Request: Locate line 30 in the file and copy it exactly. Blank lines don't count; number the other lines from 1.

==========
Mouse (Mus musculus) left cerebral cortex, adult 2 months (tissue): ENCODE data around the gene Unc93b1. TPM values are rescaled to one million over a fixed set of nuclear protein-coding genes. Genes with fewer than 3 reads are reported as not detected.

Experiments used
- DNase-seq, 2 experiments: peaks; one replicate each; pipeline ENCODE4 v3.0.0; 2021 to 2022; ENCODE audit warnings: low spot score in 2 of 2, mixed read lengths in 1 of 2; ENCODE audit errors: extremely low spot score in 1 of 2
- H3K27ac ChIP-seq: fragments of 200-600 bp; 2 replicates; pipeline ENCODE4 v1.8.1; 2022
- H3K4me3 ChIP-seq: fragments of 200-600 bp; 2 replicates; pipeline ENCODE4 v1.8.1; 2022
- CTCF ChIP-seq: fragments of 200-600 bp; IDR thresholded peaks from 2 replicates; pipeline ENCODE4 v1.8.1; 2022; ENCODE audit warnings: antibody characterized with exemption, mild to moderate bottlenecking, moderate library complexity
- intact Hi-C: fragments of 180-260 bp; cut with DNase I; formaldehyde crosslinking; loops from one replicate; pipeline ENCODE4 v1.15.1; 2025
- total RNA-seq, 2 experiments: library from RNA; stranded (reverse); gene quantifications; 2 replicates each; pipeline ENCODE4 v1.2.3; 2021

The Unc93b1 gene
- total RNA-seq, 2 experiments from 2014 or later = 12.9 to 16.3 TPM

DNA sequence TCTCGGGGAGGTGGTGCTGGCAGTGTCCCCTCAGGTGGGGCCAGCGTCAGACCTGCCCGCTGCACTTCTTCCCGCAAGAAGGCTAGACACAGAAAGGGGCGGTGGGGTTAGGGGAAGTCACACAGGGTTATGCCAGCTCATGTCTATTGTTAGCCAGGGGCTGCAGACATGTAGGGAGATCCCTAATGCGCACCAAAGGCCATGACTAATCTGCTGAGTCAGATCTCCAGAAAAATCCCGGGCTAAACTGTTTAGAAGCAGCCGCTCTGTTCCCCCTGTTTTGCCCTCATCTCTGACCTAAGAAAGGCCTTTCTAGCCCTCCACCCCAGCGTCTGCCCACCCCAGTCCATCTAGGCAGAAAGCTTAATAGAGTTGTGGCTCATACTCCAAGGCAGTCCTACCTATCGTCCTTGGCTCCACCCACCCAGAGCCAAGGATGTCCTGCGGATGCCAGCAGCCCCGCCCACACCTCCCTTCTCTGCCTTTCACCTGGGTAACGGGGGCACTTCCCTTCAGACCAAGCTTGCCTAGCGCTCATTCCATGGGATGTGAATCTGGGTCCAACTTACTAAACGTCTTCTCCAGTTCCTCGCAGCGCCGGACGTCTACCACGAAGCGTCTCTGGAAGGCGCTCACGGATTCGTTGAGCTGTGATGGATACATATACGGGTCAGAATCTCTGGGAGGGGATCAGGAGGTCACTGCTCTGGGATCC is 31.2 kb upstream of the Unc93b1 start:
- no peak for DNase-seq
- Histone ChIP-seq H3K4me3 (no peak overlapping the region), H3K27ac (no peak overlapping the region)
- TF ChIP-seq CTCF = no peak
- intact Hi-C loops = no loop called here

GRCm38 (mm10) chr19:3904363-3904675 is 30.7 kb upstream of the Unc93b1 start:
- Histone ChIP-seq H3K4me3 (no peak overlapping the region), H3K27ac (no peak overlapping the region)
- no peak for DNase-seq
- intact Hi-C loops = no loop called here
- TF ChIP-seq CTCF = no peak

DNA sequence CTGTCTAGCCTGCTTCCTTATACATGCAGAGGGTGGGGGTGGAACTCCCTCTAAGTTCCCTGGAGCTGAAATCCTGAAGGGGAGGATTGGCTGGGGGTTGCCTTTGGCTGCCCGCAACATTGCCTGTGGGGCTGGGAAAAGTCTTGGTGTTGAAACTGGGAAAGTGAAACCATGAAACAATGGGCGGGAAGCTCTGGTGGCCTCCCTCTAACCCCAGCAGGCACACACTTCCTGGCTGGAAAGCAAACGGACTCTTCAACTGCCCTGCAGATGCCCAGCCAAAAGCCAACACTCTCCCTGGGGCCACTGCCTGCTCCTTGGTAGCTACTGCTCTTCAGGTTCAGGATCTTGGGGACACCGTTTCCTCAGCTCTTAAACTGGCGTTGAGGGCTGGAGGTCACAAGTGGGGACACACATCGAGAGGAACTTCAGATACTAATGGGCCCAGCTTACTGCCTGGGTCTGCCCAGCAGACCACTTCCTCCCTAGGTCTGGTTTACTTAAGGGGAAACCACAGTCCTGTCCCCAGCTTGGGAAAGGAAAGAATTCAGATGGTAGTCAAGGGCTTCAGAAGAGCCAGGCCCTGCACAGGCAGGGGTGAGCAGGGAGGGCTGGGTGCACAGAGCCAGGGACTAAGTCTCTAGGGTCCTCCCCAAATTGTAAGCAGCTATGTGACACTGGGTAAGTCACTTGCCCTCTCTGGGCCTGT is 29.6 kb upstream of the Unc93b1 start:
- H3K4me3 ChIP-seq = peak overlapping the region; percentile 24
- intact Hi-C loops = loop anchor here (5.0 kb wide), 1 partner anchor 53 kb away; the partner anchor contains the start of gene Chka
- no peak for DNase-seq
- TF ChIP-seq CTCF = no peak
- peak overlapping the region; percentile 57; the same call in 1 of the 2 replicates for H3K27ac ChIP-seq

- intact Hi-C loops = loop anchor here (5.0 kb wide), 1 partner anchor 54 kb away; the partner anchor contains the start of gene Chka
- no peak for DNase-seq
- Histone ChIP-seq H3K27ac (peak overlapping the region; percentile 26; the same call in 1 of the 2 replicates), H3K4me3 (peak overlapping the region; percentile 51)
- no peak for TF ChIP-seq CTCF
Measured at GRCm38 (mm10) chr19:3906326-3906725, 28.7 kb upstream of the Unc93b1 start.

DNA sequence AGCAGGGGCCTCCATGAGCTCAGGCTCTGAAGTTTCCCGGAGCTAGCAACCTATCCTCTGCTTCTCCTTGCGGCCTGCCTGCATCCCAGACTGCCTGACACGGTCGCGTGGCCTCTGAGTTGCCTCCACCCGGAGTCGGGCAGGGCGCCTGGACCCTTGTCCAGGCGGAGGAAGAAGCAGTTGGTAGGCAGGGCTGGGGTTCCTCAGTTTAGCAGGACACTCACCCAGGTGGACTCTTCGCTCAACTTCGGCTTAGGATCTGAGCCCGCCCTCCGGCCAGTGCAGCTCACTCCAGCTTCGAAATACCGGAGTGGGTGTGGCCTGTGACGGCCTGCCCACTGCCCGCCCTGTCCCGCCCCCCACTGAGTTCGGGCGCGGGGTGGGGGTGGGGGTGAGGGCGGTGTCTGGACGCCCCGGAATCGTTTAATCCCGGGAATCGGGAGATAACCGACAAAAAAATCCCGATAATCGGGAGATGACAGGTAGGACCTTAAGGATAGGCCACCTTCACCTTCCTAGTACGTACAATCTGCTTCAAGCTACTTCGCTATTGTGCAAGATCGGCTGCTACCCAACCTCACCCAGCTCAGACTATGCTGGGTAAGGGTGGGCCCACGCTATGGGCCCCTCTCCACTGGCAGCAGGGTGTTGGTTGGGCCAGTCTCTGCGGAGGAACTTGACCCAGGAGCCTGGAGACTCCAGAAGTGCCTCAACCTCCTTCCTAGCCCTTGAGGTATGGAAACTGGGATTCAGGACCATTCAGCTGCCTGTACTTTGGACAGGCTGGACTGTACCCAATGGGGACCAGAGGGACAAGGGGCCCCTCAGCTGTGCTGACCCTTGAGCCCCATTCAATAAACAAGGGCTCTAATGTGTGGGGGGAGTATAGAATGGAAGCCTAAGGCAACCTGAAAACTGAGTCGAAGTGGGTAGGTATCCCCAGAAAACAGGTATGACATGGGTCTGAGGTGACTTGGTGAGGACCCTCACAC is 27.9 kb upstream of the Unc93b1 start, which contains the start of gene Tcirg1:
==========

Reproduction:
- no peak for TF ChIP-seq CTCF